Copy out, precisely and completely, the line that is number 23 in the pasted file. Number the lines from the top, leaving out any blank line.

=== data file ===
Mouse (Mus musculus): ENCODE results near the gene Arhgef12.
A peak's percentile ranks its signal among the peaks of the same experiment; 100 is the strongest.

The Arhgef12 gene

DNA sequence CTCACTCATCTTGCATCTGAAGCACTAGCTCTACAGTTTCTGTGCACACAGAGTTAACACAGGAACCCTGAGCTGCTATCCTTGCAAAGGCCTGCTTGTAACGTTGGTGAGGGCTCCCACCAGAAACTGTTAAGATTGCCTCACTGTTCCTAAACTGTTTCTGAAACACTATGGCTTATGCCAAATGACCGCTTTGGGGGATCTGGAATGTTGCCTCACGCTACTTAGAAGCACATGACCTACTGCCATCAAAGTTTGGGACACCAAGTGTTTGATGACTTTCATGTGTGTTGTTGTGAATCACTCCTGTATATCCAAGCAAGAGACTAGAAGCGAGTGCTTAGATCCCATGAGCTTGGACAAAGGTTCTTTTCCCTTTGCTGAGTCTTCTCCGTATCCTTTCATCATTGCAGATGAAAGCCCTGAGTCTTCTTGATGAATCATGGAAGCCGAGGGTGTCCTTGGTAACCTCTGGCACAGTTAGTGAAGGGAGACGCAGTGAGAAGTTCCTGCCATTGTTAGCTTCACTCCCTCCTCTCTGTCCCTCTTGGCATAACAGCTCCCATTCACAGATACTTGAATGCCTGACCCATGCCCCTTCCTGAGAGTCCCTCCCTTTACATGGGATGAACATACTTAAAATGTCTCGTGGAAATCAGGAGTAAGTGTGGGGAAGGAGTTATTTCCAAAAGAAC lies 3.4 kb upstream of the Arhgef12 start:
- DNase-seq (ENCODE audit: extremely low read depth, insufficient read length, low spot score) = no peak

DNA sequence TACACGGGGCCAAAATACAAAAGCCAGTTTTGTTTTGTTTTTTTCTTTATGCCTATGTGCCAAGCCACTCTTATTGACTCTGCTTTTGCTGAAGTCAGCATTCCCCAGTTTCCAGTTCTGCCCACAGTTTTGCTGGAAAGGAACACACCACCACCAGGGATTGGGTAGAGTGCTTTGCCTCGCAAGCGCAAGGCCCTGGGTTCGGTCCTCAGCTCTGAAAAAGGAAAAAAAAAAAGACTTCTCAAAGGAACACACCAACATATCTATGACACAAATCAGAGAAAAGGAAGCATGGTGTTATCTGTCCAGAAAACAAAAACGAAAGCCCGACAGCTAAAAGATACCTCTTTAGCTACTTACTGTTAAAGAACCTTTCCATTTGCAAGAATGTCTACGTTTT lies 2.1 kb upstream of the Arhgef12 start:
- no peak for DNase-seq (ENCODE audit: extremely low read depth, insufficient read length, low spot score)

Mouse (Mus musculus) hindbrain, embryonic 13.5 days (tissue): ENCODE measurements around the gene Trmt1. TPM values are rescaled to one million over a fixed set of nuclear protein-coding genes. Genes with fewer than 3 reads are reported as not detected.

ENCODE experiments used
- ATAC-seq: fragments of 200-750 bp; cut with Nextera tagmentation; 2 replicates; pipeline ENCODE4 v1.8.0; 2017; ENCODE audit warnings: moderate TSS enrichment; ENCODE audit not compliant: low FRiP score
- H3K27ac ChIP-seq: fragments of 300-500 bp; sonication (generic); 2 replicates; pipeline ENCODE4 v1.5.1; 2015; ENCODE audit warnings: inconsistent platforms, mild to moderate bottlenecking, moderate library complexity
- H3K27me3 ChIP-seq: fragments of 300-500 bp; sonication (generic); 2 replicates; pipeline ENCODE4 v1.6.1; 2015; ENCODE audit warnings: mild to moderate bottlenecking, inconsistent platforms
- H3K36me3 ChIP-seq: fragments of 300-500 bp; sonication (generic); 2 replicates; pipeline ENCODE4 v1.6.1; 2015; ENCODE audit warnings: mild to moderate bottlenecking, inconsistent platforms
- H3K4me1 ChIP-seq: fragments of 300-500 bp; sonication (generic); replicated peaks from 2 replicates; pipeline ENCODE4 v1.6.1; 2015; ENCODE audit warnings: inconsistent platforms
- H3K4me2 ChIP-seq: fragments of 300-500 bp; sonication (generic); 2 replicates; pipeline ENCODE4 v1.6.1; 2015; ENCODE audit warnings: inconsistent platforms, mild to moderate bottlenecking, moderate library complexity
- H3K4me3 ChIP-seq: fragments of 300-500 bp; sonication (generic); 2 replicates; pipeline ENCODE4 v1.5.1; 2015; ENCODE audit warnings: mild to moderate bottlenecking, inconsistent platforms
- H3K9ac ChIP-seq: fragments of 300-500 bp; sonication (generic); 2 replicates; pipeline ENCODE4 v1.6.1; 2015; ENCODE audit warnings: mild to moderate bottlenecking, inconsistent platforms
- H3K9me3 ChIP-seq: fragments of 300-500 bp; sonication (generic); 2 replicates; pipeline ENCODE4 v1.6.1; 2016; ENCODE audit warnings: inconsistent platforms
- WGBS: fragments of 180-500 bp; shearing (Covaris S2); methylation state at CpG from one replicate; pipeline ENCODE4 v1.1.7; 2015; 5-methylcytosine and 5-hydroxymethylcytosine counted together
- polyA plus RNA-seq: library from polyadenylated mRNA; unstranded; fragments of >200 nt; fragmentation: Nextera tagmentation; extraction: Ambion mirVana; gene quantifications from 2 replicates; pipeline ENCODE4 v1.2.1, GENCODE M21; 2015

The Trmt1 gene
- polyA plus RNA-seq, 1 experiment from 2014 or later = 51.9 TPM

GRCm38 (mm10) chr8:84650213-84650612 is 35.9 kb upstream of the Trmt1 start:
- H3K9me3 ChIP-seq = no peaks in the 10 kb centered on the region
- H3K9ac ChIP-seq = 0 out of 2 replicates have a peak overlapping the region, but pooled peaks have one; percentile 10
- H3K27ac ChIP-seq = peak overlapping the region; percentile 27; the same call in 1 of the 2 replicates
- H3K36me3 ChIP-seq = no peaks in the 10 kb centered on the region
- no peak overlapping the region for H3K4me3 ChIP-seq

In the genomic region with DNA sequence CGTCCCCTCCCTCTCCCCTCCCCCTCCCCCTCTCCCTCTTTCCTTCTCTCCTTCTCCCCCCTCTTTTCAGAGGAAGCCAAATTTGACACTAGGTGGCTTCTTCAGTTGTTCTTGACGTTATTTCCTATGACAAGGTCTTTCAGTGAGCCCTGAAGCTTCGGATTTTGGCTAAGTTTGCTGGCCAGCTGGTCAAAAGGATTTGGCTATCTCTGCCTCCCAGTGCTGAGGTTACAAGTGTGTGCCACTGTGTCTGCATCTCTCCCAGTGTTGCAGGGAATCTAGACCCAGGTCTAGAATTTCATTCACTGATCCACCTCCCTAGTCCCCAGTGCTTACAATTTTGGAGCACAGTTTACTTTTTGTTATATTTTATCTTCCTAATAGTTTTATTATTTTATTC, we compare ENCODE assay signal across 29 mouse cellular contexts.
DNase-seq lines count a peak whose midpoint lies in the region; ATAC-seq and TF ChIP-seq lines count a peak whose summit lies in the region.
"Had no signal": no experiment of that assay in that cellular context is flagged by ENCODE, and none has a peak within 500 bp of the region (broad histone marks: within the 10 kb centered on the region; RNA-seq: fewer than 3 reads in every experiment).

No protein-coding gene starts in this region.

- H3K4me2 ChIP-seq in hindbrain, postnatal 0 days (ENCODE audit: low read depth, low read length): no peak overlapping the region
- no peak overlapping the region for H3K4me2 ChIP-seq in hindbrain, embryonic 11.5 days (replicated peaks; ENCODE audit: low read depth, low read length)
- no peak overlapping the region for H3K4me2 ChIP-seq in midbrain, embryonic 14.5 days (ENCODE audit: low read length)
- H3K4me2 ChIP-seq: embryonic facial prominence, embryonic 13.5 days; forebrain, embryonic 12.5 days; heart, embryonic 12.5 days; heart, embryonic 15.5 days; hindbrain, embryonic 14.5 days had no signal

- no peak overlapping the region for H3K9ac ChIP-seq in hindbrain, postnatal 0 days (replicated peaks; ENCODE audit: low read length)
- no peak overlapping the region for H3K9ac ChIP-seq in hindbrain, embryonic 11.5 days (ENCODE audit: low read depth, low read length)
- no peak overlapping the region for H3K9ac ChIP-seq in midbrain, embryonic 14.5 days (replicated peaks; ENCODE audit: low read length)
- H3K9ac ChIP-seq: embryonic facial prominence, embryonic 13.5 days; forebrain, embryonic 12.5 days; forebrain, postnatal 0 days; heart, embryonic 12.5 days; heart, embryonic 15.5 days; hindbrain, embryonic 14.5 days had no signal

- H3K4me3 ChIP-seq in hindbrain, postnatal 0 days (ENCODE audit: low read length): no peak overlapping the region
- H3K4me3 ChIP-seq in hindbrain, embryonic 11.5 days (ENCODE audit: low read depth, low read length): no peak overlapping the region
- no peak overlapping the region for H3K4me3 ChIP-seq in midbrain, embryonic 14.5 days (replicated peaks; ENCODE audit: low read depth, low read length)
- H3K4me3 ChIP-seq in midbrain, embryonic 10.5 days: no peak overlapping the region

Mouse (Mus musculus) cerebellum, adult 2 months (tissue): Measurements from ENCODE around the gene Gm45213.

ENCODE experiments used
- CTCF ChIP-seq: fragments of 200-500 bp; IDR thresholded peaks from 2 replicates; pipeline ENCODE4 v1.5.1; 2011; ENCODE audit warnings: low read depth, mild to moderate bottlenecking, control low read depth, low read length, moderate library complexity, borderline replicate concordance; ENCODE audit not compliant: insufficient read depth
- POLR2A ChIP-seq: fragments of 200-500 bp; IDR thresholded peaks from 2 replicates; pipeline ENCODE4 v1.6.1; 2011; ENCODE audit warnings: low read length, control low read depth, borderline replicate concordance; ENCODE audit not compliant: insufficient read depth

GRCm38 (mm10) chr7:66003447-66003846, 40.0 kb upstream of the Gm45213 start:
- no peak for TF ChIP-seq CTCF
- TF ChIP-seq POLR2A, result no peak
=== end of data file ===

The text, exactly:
GRCm38 (mm10) chr8:84650213-84650612 is 35.9 kb upstream of the Trmt1 start: